An unpublished opinion of the North Carolina Court of Appeals does not constitute controlling legal authority. Citation is disfavored, but may be permitted in accordance with the provisions of Rule 30(e)(3) of the North Carolina Rules of Appellate Proced ure.

NO. COA02-1050

NORTH CAROLINA COURT OF APPEALS

Filed: 1 April 2003

STATE OF NORTH CAROLINA

         v.                                Lincoln Coun ty
                                        No. 01CRS052402
DENNIS ROY HUNTER                        
    

    Appeal by defendant from judgment entered 8 February 2002 by Judge Richard D. Boner in Lincoln County Superior Court. Heard in the Court of Appeals 24 March 2003.

    Attorney General Roy A. Cooper, III, by Special Deputy Attorney General Gayl M. Manthei, for the State.

    J. Clark Fischer for defendant-appellant.

    HUNTER, Judge.

    Dennis Roy Hunter (“defendant”) was charged with armed robbery. A jury found defendant guilty and the trial court sentenced defendant to 120-153 months imprisonment. Defendant appeals. We find no error.
    The State's evidence tended to show that at approximately 8:30 p.m. on 4 December 2001, Michael Whitaker (“Whitaker”) drove to the home of his friend, Dennis Guffey (“Guffey”), who was interested in purchasing a four-wheeler that defendant had told him about. Whitaker loaned Guffey $1,000.00 that night to put towards the purchase of the $2,800.00 four-wheeler. Guffey and Whitaker left Guffey's residence and drove to the home of defendant. Afterdefendant entered Whitaker's truck, he gave Whitaker directions to the location of the four-wheeler. During the drive, defendant asked to see the money to ensure that Guffey had enough money to buy the four-wheeler. Guffey took the money from his pocket and counted the money totaling $2,800.00. Defendant told Guffey to “give him the money” and Guffey laughed. Defendant then told Guffey that he was serious, pulled out a pocket knife with a six inch blade and put the knife up to Guffey's chest. At this time, Whitaker stopped the truck. Defendant grabbed the money, exited the truck and fled. Guffey and Whitaker drove through the area looking for defendant for approximately one hour before contacting police. Guffey testified that he felt “life-threatened” when defendant pulled the knife on him. Conversely, defendant's evidence tended to show that on the night of the robbery he was with his girlfriend, Angela Raborn, at a local Days Inn.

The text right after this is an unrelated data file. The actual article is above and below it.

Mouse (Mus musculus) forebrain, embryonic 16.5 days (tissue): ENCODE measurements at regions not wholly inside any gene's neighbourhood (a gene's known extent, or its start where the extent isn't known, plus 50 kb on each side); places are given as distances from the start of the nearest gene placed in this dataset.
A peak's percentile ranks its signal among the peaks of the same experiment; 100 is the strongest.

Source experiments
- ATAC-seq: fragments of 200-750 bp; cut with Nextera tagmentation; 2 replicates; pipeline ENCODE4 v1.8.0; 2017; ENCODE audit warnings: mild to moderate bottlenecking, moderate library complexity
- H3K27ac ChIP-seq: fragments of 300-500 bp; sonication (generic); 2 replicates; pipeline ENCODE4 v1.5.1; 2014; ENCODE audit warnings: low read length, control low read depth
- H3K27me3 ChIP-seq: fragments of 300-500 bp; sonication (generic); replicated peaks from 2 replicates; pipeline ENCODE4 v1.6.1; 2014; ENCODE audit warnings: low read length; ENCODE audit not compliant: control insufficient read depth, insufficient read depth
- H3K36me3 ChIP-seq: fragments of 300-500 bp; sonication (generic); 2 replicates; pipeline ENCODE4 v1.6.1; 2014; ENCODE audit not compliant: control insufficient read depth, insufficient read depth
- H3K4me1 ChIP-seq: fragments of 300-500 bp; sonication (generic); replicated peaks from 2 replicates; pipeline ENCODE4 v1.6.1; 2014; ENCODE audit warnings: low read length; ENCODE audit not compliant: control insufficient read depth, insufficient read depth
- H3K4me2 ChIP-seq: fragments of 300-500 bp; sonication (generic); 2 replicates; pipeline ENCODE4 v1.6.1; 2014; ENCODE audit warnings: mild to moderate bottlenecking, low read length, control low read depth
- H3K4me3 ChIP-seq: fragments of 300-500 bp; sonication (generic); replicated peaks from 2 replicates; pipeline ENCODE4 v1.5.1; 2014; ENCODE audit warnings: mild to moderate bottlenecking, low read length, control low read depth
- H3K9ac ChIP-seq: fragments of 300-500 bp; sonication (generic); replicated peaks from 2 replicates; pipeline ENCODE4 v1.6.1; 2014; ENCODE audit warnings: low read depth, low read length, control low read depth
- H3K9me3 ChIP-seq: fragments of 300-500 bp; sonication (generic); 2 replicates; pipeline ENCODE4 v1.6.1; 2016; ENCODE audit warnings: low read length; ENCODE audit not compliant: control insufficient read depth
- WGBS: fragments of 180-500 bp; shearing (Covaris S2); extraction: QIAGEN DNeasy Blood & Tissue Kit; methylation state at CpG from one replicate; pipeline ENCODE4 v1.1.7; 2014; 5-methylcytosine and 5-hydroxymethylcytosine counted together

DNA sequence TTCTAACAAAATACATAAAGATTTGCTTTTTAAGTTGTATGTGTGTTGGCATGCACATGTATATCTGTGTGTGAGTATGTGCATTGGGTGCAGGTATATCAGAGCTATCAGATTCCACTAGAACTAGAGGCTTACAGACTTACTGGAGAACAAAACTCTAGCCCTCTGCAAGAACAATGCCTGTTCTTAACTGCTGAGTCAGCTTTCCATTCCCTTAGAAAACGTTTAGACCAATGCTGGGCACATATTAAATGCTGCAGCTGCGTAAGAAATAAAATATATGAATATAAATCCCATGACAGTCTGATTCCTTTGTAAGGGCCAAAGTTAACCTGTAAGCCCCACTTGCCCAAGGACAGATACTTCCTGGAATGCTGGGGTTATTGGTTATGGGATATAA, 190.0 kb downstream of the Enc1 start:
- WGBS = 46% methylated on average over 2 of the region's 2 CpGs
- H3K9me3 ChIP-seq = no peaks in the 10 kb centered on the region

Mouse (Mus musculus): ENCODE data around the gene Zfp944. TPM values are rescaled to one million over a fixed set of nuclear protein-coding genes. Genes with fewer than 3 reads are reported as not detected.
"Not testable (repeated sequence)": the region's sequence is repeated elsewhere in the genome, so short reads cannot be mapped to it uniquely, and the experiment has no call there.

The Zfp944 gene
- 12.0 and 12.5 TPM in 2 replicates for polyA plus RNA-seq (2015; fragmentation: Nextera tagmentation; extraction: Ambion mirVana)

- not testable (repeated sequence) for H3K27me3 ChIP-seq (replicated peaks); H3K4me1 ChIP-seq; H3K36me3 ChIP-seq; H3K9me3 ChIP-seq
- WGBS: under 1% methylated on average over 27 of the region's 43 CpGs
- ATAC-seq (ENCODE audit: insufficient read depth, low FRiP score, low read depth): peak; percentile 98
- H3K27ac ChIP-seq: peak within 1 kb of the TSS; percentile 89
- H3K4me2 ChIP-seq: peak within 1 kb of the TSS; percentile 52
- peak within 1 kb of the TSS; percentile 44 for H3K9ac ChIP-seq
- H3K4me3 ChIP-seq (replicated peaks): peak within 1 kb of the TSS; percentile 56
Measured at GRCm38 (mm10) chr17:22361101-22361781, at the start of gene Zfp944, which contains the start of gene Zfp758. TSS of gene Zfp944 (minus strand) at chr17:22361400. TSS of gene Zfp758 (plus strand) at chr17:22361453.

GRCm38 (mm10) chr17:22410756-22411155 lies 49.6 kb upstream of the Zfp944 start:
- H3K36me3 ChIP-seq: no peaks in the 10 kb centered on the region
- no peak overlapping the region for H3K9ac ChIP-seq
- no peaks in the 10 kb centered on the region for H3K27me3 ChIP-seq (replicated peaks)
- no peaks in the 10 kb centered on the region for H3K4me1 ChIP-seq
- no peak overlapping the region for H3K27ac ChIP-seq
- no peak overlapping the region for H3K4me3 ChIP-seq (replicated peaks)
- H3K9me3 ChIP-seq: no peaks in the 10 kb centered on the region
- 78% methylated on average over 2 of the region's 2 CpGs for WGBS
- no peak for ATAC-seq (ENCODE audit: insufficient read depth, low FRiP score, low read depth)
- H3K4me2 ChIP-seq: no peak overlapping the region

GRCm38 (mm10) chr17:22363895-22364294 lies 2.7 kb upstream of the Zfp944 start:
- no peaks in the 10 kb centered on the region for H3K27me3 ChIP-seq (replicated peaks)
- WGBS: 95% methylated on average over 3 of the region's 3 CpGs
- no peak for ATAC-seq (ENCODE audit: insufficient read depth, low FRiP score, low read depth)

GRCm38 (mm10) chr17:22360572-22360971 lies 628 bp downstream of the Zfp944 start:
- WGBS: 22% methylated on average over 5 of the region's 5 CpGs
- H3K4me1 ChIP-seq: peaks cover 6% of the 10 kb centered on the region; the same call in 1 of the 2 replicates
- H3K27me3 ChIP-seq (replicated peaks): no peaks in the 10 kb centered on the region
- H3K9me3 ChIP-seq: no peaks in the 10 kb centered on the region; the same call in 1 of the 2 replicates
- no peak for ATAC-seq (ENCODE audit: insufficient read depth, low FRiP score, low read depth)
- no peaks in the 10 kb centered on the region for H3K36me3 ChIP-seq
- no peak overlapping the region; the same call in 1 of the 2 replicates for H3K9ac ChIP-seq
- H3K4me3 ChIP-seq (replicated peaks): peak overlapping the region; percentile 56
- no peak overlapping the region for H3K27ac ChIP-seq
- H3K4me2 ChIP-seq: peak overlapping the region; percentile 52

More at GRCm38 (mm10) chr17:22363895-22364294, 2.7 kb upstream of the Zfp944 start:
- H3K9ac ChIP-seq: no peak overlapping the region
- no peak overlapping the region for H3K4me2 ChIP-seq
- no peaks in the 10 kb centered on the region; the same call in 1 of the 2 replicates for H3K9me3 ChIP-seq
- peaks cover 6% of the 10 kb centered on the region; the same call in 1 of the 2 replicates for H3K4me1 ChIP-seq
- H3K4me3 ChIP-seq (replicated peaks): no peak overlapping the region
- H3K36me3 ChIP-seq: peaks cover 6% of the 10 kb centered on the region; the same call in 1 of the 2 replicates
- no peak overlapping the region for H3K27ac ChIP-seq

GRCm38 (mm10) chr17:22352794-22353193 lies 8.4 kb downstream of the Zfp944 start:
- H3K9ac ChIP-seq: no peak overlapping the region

In his sole argument on appeal, defendant contends the trial court erred by failing to instruct the jury on the lesser included offenses of common law robbery and larceny from the person. He argues that “the evidence before the jury was ambiguous on [his] use of a deadly weapon.” We disagree.
    A trial judge is required to instruct the jury on all lesser included offenses that are supported by the evidence, even if such an instruction is not requested. See State v. Montgomery, 341 N.C. 553, 567, 461 S.E.2d 732, 739 (1995). “The trial court may refrain from submitting the lesser offense to the jury only where the 'evidence is clear and positive as to each element of the offensecharged' and no evidence supports a lesser-included offense.” State v. Lawrence, 352 N.C. 1, 19, 530 S.E.2d 807, 819 (2000) (quoting State v. Peacock, 313 N.C. 554, 558, 330 S.E.2d 190, 193 (1985)). However, “[a] defendant is not entitled to an instruction on a lesser included offense merely because the jury could possibly believe some of the State's evidence but not all of it.” State v. Annadale, 329 N.C. 557, 568, 406 S.E.2d 837, 844 (1991).
        “The test in every case involving the propriety of an instruction on a lesser grade of an offense is not whether the jury could convict defendant of the lesser crime, but whether the State's evidence is positive as to each element of the crime charged and whether there is any conflicting evidence relating to any of these elements.”

State v. Cummings, 346 N.C. 291, 326-27, 488 S.E.2d 550, 571 (1997) (quoting State v. Leroux, 326 N.C. 368, 378, 390 S.E.2d 314, 322 (1990)). Robbery with a deadly weapon is defined as “(1) the unlawful attempt to take or taking of personal property from a person or presence, (2) by use or threatened use of a firearm or other dangerous weapon, (3) whereby the life of the person is threatened or endangered.” State v. Gay, 151 N.C. App. 530, 532, 566 S.E.2d 121, 124 (2002) (emphasis omitted).
    Here, defendant's use of the knife in the robbery is uncontroverted. Both Guffey and Whitaker testified that defendant placed a knife up to Guffey's chest and grabbed the $2,800.00 from Guffey. Guffey testified he felt “life-threatened.” Defendant offered no evidence to show that he did not use a knife during the commission of the robbery. Accordingly, we conclude that the State introduced evidence of defendant's guilt of armed robbery and that-the trial court properly refused to instruct the jury on the lesser included offenses of common law robbery or larceny from the person.
    No error.
    Judges BRYANT and ELMORE concur.
    Report per Rule 30(e).

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